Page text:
As an example of a typical implant depth, in a typical SOI with a 1300 Å thick Si active layer (also referred to as an "Si overlayer"), Si is implanted into the buried oxide layer so as to provide a peak concentration at about 1000 Å from the Si active layer/buried-oxide interface, and the buried oxide layer extends for a depth of about 4000 Å from this interface.
The implant energy required to obtain the desired implantation profile in the BOX layer will vary depending upon the implanted species, the thickness of the active Si layer and the angle of implantation. Other factors, such as the density of the BOX may also effect the required implantation energy. Thus, the energy required to obtain the desired implantation profile in the BOX is best determined empirically for each situation, using the knowledge of those skilled in the art of ion implantation. Conveniently, ion implantation is performed at room temperature.
The active Si layer may be any thickness used in the art of SOI structures. Nevertheless, it is desirable to keep the Si layer at the minimum thickness needed for the function as facile fabrication of the SOI structure. As the thickness of the active Si layer increases, higher implant energies are required to implant Si+at the desired depth in the BOX. As implant energy increases, so does the implant damage to the active Si layer.
Post-implantation annealing may be performed at temperatures as low as about 800° C. Typically, however, the implanted SOI is annealed at above 950° C. Annealing removes residual damage in the active Si layer and stabilizes the Si-implanted buried oxide layer. At very low temperatures (below about 800° C.) no significant annealing occurs. At very high temperatures, either the Si active layer melts (the melting point of Si is about 1405° C.) or contamination from the furnace becomes a greater concern. Thus, while annealing can theoretically occur at melting points up to about 1405° C., the annealing temperatures is generally about 1100° C. or less to reduce the risk of contamination. At higher annealing times, annealing requires less time. Generally, annealing is performed for about 1-5 hours. A typical annealing time at 1000° C. is about 3 hours. If the annealing time is overly long, the Si in the substrate may begin to reduce the BOX layer. Generally, this post-implantation anneal is performed either in vacuo or under an atmosphere that is non reactive with the SOI structure.
The present invention may be performed using SOI structures made by any method used in the art. Typically methods for making SOI structure include SIMOX (Separation by the Implantation of Oxygen) and the bond and etch back method.
SOI structures made according to the present invention typically have a radiation hardness of about 50 krads to about 100 krads. This degree of radiation hardness is significantly higher than that readily obtainable according to the prior art. The method of the present invention is not needed to produce SOI structures having a radiation hardness of less than about 20 krads.
Obviously, many modifications and variations of the present invention are possible in light of the above teachings. It is therefore to be understood that, within the scope of the appended claims, the invention may be practiced otherwise than as specifically described.
|Cited Patent||Filing date||Publication date||Applicant||Title|
|US4749660 *||Nov 26, 1986||Jun 7, 1988||American Telephone And Telegraph Company, At&T Bell Laboratories||Method of making an article comprising a buried SiO2 layer|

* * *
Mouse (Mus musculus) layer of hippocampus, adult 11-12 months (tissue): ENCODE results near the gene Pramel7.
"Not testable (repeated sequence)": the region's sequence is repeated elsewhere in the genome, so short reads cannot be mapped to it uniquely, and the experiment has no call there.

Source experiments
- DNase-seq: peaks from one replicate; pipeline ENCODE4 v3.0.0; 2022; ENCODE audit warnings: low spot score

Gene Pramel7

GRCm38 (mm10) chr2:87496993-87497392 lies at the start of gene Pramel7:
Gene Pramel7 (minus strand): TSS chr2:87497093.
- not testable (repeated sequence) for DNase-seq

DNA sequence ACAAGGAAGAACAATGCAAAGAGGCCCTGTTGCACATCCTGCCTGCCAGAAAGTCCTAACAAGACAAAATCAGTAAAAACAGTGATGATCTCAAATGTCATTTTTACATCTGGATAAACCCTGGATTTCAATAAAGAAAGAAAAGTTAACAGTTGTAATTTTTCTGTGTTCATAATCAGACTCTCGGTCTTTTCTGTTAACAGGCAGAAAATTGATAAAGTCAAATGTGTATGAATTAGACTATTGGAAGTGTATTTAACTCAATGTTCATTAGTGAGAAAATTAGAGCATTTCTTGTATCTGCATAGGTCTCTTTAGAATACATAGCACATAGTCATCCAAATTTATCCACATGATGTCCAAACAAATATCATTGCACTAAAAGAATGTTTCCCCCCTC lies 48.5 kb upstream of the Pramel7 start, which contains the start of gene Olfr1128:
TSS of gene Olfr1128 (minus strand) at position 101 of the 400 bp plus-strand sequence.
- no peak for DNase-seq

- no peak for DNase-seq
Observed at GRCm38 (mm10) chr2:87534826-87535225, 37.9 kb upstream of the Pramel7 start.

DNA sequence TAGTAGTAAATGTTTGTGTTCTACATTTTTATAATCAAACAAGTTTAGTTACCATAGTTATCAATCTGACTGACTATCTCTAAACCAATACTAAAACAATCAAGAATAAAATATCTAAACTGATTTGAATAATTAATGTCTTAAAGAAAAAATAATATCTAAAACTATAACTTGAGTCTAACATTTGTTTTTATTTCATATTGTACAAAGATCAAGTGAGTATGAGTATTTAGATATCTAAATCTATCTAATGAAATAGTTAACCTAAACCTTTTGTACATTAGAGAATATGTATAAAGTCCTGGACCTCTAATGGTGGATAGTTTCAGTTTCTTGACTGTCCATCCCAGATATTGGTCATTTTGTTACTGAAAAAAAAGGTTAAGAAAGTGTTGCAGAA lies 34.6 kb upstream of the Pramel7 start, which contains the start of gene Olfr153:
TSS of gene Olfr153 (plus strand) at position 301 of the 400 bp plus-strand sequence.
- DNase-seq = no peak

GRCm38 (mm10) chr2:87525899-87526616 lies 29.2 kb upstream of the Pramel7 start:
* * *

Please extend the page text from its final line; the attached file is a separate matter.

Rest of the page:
|US4766482 *||Dec 9, 1986||Aug 23, 1988||General Electric Company||Semiconductor device and method of making the same|
|US4806498 *||Oct 22, 1987||Feb 21, 1989||Texas Instruments Incorporated||Semiconductor charge-coupled device and process of fabrication thereof|
|US4948742 *||Nov 20, 1989||Aug 14, 1990||Mitsubishi Denki Kabushiki Kaisha||Method of manufacturing a semiconductor device|
|US4997786 *||May 15, 1989||Mar 5, 1991||Matsushita Electric Industrial Co., Ltd.||Method of fabricating a semiconductor device having buried insulation layer separated by ditches|
|US5360752 *||Oct 28, 1993||Nov 1, 1994||Loral Federal Systems Company||Method to radiation harden the buried oxide in silicon-on-insulator structures|
|US5464792 *||Jan 27, 1994||Nov 7, 1995||Motorola, Inc.||Process to incorporate nitrogen at an interface of a dielectric layer in a semiconductor device|
|US5633174 *||Nov 20, 1992||May 27, 1997||Biota Corp.||Type silicon material with enhanced surface mobility|
|Citing Patent||Filing date||Publication date||Applicant||Title|
|US6071791 *||Aug 13, 1998||Jun 6, 2000||The United States Of America As Represented By The Secretary Of The Navy||Radiation-hardening of microelectronic devices by ion implantation into the oxide and annealing|
|US6211095 *||Dec 23, 1998||Apr 3, 2001||Agilent Technologies, Inc.||Method for relieving lattice mismatch stress in semiconductor devices|
|US6268630||Mar 16, 1999||Jul 31, 2001||Sandia Corporation||Silicon-on-insulator field effect transistor with improved body ties for rad-hard applications|
|US6368938||Jun 7, 2000||Apr 9, 2002||Silicon Wafer Technologies, Inc.||Process for manufacturing a silicon-on-insulator substrate and semiconductor devices on said substrate|
|US6414354 *||May 5, 1999||Jul 2, 2002||Mitsubishi Denki Kabushiki Kaisha||Semiconductor device having a semiconductor layer with a channel region having a continuously increasing impurity concentration profile|
|US6506662||Feb 9, 2000||Jan 14, 2003||Atsushi Ogura||Method for forming an SOI substrate by use of a plasma ion irradiation|
|US6551898||Nov 1, 2001||Apr 22, 2003||The United States Of America As Represented By The Secretary Of The Navy||Creation of a polarizable layer in the buried oxide of silicon-on-insulator substrates for the fabrication of non-volatile memory|
|US6596570||Jun 6, 2001||Jul 22, 2003||International Business Machines Corporation||SOI device with reduced junction capacitance|
|US6812114 *||Apr 10, 2002||Nov 2, 2004||International Business Machines Corporation||Patterned SOI by formation and annihilation of buried oxide regions during processing|
|US6992355 *||Sep 2, 2003||Jan 31, 2006||Micron Technology, Inc.||Semiconductor-on-insulator constructions|
|US7009251||Apr 24, 2003||Mar 7, 2006||International Business Machines Corporation||SOI device with reduced junction capacitance|
|US7112850||Mar 5, 2003||Sep 26, 2006||The United States Of America As Represented By The Secretary Of The Navy||Non-volatile memory device with a polarizable layer|